Doctors should prescribe guitars instead of Antidepressants.
As in many aspects of American culture, the oppressed will take ownership of their stereotype and celebrate that which makes them different. It’s a challenge, of sorts. “You say my cap’s not on straight?! Fine, then. I’ll wear the damn thing SIDEWAYS!” By taking ownership of an unjust preconception, the oppressed chop away at the power of the oppressors.
Blues music is just such a dare. From the murky Mississippi deltas to the cold Chicago streets, American blues music was developed as a way to cope with the harshness of life. Pianos plunked away on rickety tunes and tarnished harmonicas bent the agony from the player’s breath, all in defiance of the Blues. By rising up and celebrating the most universal of human emotions, sadness, we untether ourselves from misery. That’s why I play the Blues.
All in all, I live a good life.
I have two children that I’m endlessly proud of, I have a good job that I love, I have my health, and I’ve got enough fingers to pick at a guitar. I figure, as long as that last fact remains true, I’ll do okay in life. My guitar is one of my healthier coping mechanisms. Through my mostly sunny days, dark clouds undoubtedly appear, and at times, they seem to completely obscure the horizon. An old saying asks “How does one eat an elephant?” The answer, of course, is “One bite at a time.” I can pay ONE of my TEN urgent bills today, and I can replace my busted radiator later this week. Next week, TWO more bills become due, and I’ll be lucky if my oil pump doesn’t give out, but through it all, my guitar will be there. Like the stalwart trunk of a mighty river cypress, my six-stringed companion waits to shelter me from the harsh winds and rains that life exposes us to.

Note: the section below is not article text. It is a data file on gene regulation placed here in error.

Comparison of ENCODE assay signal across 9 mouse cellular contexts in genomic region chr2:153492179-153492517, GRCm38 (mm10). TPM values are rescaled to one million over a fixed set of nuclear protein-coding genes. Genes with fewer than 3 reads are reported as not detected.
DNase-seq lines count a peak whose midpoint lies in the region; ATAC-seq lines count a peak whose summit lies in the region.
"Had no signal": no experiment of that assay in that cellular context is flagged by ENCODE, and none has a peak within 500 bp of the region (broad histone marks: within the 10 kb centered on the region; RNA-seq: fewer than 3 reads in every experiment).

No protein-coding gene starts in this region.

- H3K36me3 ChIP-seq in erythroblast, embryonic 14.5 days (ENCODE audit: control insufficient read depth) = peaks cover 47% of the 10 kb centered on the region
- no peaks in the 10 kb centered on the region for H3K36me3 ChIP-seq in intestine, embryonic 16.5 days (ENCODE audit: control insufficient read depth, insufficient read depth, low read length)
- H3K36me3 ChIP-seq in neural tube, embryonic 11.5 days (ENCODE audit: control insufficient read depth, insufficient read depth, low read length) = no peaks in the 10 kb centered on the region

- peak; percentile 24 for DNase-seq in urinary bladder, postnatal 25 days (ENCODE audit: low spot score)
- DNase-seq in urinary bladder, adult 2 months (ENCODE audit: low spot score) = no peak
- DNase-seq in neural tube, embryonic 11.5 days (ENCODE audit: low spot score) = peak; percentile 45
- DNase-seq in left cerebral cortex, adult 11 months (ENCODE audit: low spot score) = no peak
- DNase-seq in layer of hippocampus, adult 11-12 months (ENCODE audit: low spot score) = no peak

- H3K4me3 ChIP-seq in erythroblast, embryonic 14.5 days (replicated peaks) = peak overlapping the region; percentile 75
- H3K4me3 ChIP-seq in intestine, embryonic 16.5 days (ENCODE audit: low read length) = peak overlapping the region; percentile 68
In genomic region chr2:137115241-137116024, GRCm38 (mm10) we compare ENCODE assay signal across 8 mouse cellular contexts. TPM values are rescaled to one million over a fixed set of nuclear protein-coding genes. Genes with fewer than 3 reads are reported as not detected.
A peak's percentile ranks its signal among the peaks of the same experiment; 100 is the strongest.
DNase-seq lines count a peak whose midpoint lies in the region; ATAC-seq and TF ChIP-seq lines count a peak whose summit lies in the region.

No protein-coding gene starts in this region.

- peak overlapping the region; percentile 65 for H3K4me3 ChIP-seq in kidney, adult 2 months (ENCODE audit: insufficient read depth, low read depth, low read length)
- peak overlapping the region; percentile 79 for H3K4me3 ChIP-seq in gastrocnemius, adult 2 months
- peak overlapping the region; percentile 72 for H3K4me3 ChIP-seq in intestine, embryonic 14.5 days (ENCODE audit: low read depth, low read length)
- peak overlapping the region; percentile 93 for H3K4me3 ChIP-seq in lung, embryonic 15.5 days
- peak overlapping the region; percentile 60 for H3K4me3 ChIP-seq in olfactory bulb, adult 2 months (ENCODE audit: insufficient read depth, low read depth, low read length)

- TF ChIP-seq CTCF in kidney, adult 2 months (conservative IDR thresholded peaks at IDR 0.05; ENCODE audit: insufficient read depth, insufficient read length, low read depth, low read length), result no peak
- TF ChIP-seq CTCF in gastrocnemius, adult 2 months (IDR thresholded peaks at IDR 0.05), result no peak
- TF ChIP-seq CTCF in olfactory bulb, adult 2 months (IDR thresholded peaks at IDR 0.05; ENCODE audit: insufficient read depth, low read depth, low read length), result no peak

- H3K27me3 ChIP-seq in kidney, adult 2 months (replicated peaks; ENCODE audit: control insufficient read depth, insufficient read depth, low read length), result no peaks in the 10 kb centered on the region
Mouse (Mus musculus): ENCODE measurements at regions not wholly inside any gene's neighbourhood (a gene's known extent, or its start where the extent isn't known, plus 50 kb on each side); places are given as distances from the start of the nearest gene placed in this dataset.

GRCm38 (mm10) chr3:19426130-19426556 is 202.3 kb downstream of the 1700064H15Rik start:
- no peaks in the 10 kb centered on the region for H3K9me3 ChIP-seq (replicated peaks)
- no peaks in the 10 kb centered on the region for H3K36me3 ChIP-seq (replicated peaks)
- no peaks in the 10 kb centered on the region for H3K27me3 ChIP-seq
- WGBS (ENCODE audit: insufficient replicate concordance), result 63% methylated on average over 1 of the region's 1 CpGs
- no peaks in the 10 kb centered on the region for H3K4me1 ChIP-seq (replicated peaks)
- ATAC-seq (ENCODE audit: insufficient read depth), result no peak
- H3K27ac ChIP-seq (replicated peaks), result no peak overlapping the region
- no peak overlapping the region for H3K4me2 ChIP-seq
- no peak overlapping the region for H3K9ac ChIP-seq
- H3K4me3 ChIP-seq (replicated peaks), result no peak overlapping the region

Take the time to listen to the Blues. For some, it’s an acquired taste. On the earlier recordings, the production value was very basic, very minimalistic. Once you get used to the lack of “studio polish,” you’ll begin to hear the emotion in every note. Sympathize with the musician and cry with the singer for a few bars, then, pick up your guitar. With a hard-soled shoe, stamp out a simple beat on a wooden floor and start chuckin’ on a Em chord. When you start to feel better, step up to the A for a couple beats, then stroll back to E minor town.
When you feel excited, jump on up to the Bm, but not for long, because this is the Blues, remember. Drag your ass back down to Em town via the A train. Catch a quick memory of the fun you had uptown with that Bm, but keep your Blue self down on Em street where you belong. Wail a bit about what’s troubling you, shake it off and run it all again. I SWEAR you’ll feel better.
A guitar has a tremendous therapeutic side-effect. It can be a frustrating, and sometimes painful to navigate as you’re learning, but stick with it. Study the guitar riffs of the old Blues players & singers. Bo Diddley, John Lee Hooker and B.B. King guitar riffs are basic and relatively easy to learn, but when they played them, there was no mistaking how they FELT. Go beyond the practice of simply fingering the strings clean, and hitting each note in succession to make a song.
I challenge you to learn to FEEL each note.
Drop the weight of your worst days on your strings. Use your pick like a pocketknife, carving your initials into the charred stumps doled out by the worst of life. Stand up, strike an epic chord and proclaim to the world that you CANNOT be held down. You CANNOT be stopped! You can throw me your worst, and with my guitar, I’ll make it MY BEST!
Remember, the saddest blues song is the one never played.
traveling photographer, father, and guitar enthusiast.